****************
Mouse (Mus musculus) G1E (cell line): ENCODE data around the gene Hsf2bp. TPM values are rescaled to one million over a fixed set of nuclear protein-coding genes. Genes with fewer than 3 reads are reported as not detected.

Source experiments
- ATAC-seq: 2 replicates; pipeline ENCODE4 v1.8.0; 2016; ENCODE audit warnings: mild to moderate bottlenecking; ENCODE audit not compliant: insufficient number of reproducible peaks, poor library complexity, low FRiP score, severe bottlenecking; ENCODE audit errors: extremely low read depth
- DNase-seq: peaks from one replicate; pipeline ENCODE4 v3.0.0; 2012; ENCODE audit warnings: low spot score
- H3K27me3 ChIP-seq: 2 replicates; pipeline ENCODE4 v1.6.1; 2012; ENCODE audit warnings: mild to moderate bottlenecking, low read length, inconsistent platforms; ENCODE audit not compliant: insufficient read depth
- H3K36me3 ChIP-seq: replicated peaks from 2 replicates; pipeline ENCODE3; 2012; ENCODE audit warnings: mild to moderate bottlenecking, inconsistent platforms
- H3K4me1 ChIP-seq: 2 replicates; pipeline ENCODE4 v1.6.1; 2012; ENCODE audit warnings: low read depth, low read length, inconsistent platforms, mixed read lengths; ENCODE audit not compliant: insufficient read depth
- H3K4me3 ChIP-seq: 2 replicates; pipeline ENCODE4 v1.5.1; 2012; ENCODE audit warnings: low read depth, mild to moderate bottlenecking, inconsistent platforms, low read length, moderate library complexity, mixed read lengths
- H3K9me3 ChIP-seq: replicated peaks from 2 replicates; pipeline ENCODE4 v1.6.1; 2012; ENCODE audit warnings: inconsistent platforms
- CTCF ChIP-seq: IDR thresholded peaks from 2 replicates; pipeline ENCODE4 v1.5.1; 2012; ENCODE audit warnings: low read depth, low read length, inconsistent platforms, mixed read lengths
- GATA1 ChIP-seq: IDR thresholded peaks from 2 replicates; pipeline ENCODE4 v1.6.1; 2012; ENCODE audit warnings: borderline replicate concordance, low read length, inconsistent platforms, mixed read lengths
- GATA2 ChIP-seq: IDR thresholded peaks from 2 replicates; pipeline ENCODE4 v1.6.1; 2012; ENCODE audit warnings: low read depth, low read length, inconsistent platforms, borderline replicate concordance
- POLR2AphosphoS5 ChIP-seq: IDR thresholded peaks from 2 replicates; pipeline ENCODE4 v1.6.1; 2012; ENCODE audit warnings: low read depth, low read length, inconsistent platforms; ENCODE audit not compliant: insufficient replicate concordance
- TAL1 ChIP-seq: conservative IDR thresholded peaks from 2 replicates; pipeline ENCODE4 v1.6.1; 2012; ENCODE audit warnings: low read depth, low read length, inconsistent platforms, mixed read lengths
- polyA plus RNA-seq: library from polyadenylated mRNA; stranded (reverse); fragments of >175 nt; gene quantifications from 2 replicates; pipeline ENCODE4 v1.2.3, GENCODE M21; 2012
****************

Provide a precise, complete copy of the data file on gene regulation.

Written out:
Mouse (Mus musculus) G1E (cell line): ENCODE data around the gene Hsf2bp. TPM values are rescaled to one million over a fixed set of nuclear protein-coding genes. Genes with fewer than 3 reads are reported as not detected.

Source experiments
- ATAC-seq: 2 replicates; pipeline ENCODE4 v1.8.0; 2016; ENCODE audit warnings: mild to moderate bottlenecking; ENCODE audit not compliant: insufficient number of reproducible peaks, poor library complexity, low FRiP score, severe bottlenecking; ENCODE audit errors: extremely low read depth
- DNase-seq: peaks from one replicate; pipeline ENCODE4 v3.0.0; 2012; ENCODE audit warnings: low spot score
- H3K27me3 ChIP-seq: 2 replicates; pipeline ENCODE4 v1.6.1; 2012; ENCODE audit warnings: mild to moderate bottlenecking, low read length, inconsistent platforms; ENCODE audit not compliant: insufficient read depth
- H3K36me3 ChIP-seq: replicated peaks from 2 replicates; pipeline ENCODE3; 2012; ENCODE audit warnings: mild to moderate bottlenecking, inconsistent platforms
- H3K4me1 ChIP-seq: 2 replicates; pipeline ENCODE4 v1.6.1; 2012; ENCODE audit warnings: low read depth, low read length, inconsistent platforms, mixed read lengths; ENCODE audit not compliant: insufficient read depth
- H3K4me3 ChIP-seq: 2 replicates; pipeline ENCODE4 v1.5.1; 2012; ENCODE audit warnings: low read depth, mild to moderate bottlenecking, inconsistent platforms, low read length, moderate library complexity, mixed read lengths
- H3K9me3 ChIP-seq: replicated peaks from 2 replicates; pipeline ENCODE4 v1.6.1; 2012; ENCODE audit warnings: inconsistent platforms
- CTCF ChIP-seq: IDR thresholded peaks from 2 replicates; pipeline ENCODE4 v1.5.1; 2012; ENCODE audit warnings: low read depth, low read length, inconsistent platforms, mixed read lengths
- GATA1 ChIP-seq: IDR thresholded peaks from 2 replicates; pipeline ENCODE4 v1.6.1; 2012; ENCODE audit warnings: borderline replicate concordance, low read length, inconsistent platforms, mixed read lengths
- GATA2 ChIP-seq: IDR thresholded peaks from 2 replicates; pipeline ENCODE4 v1.6.1; 2012; ENCODE audit warnings: low read depth, low read length, inconsistent platforms, borderline replicate concordance
- POLR2AphosphoS5 ChIP-seq: IDR thresholded peaks from 2 replicates; pipeline ENCODE4 v1.6.1; 2012; ENCODE audit warnings: low read depth, low read length, inconsistent platforms; ENCODE audit not compliant: insufficient replicate concordance
- TAL1 ChIP-seq: conservative IDR thresholded peaks from 2 replicates; pipeline ENCODE4 v1.6.1; 2012; ENCODE audit warnings: low read depth, low read length, inconsistent platforms, mixed read lengths
- polyA plus RNA-seq: library from polyadenylated mRNA; stranded (reverse); fragments of >175 nt; gene quantifications from 2 replicates; pipeline ENCODE4 v1.2.3, GENCODE M21; 2012